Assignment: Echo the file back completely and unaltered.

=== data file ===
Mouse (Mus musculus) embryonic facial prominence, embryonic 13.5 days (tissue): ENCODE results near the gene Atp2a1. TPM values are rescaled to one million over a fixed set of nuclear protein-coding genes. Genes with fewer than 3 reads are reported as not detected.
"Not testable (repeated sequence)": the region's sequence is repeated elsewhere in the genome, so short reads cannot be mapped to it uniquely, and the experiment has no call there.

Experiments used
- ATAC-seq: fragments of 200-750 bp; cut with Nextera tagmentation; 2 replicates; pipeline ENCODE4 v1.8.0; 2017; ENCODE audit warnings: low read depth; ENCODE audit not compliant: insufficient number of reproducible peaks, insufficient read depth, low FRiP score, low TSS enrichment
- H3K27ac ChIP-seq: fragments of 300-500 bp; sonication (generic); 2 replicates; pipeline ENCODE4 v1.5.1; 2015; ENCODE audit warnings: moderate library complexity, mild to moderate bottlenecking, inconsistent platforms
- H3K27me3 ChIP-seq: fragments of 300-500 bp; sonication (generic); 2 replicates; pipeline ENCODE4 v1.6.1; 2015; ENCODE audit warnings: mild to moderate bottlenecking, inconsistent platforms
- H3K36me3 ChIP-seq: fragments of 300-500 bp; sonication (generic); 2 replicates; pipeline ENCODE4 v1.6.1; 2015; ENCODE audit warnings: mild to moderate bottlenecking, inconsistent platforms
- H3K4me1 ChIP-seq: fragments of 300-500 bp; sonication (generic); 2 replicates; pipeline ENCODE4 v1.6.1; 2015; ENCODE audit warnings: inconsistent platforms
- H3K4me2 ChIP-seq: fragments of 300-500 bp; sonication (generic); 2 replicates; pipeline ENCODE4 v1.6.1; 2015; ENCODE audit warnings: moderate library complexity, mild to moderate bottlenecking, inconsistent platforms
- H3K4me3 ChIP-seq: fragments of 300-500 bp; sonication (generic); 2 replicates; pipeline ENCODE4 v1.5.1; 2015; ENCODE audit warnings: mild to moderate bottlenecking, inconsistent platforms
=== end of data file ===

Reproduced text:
Mouse (Mus musculus) embryonic facial prominence, embryonic 13.5 days (tissue): ENCODE results near the gene Atp2a1. TPM values are rescaled to one million over a fixed set of nuclear protein-coding genes. Genes with fewer than 3 reads are reported as not detected.
"Not testable (repeated sequence)": the region's sequence is repeated elsewhere in the genome, so short reads cannot be mapped to it uniquely, and the experiment has no call there.

Experiments used
- ATAC-seq: fragments of 200-750 bp; cut with Nextera tagmentation; 2 replicates; pipeline ENCODE4 v1.8.0; 2017; ENCODE audit warnings: low read depth; ENCODE audit not compliant: insufficient number of reproducible peaks, insufficient read depth, low FRiP score, low TSS enrichment
- H3K27ac ChIP-seq: fragments of 300-500 bp; sonication (generic); 2 replicates; pipeline ENCODE4 v1.5.1; 2015; ENCODE audit warnings: moderate library complexity, mild to moderate bottlenecking, inconsistent platforms
- H3K27me3 ChIP-seq: fragments of 300-500 bp; sonication (generic); 2 replicates; pipeline ENCODE4 v1.6.1; 2015; ENCODE audit warnings: mild to moderate bottlenecking, inconsistent platforms
- H3K36me3 ChIP-seq: fragments of 300-500 bp; sonication (generic); 2 replicates; pipeline ENCODE4 v1.6.1; 2015; ENCODE audit warnings: mild to moderate bottlenecking, inconsistent platforms
- H3K4me1 ChIP-seq: fragments of 300-500 bp; sonication (generic); 2 replicates; pipeline ENCODE4 v1.6.1; 2015; ENCODE audit warnings: inconsistent platforms
- H3K4me2 ChIP-seq: fragments of 300-500 bp; sonication (generic); 2 replicates; pipeline ENCODE4 v1.6.1; 2015; ENCODE audit warnings: moderate library complexity, mild to moderate bottlenecking, inconsistent platforms
- H3K4me3 ChIP-seq: fragments of 300-500 bp; sonication (generic); 2 replicates; pipeline ENCODE4 v1.5.1; 2015; ENCODE audit warnings: mild to moderate bottlenecking, inconsistent platforms